FIG. 1 illustrates an application of the present invention to a motorcycle dynamometer. The motorcycle 10 includes a front wheel 11, a drive sprocket 12, drive chain 13, swing arms 14, and axle 18. The driving wheel of motorcycle 10 is replaced for the duration of testing by a flywheel 15 which is supported by support structure 16 and transport wheels 17. The use of a support structure and transport wheels makes the flywheel assembly highly portable and it is envisaged that many different types of transport structures can be used. In some applications, after the flywheel is mounted on the vehicle the support structure can be removed from the flywheel assembly for the duration of testing. Safety shield 26 at least partially covers flywheel 15 and protects the dynamometer operator, other persons, and the motorcycle from the spinning flywheel during testing. In some applications the use of a safety shield may be optional. Dynamometer system 30 receives vehicle data 31, environment data 32, and flywheel data 33 from flywheel sensor 27. In some applications flywheel sensor 27 is not required because the speed and acceleration of flywheel 15 can be calculated from other data such as the power plant speed, transmission speed, or the transmission ratios between the power plant and the flywheel. In some applications the transmission ratios can be input by a dynamometer operator for use by the dynamometer system.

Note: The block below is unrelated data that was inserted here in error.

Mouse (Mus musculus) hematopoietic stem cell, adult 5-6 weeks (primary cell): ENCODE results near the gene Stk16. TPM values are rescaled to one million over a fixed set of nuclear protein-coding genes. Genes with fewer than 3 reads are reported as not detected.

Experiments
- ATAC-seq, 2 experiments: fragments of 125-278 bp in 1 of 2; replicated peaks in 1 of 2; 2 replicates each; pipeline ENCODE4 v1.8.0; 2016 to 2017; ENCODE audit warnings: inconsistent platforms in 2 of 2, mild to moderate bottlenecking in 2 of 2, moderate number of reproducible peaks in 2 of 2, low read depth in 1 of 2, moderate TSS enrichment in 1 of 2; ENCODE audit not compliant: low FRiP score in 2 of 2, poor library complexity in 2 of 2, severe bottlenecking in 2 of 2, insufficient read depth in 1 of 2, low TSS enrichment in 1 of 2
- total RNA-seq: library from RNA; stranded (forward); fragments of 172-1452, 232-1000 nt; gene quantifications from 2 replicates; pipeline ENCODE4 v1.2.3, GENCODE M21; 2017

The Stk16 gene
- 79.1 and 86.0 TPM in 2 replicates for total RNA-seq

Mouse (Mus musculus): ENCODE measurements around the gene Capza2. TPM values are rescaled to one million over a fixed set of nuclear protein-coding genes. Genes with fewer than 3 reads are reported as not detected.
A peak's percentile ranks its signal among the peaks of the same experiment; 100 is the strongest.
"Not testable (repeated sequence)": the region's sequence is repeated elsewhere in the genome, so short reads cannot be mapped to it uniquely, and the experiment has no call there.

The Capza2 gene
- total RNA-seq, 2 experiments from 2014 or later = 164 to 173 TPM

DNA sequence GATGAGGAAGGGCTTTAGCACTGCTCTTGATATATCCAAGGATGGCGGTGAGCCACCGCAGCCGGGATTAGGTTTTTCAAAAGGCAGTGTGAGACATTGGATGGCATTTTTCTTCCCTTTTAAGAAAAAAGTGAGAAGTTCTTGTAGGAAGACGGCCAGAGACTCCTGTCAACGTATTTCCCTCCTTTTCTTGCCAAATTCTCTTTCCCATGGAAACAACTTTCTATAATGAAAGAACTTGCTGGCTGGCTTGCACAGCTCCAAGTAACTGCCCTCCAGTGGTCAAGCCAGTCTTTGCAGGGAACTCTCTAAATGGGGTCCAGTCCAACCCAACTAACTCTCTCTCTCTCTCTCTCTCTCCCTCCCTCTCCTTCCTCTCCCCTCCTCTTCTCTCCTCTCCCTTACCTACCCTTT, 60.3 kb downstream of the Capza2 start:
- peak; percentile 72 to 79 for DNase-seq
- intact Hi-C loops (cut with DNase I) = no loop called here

In FIG. 2, flywheel 15 is supported on axle 18 by eccentric chain adjusting spacers 22, support section 20, and flywheel bearings 21. Drive sprocket 12 is secured to flywheel 15 by bolts 19. Axle 18 is secured by axle nut 25. Electric starter motor 24 acts on starter gear 23 and can be used to start the motorcycle.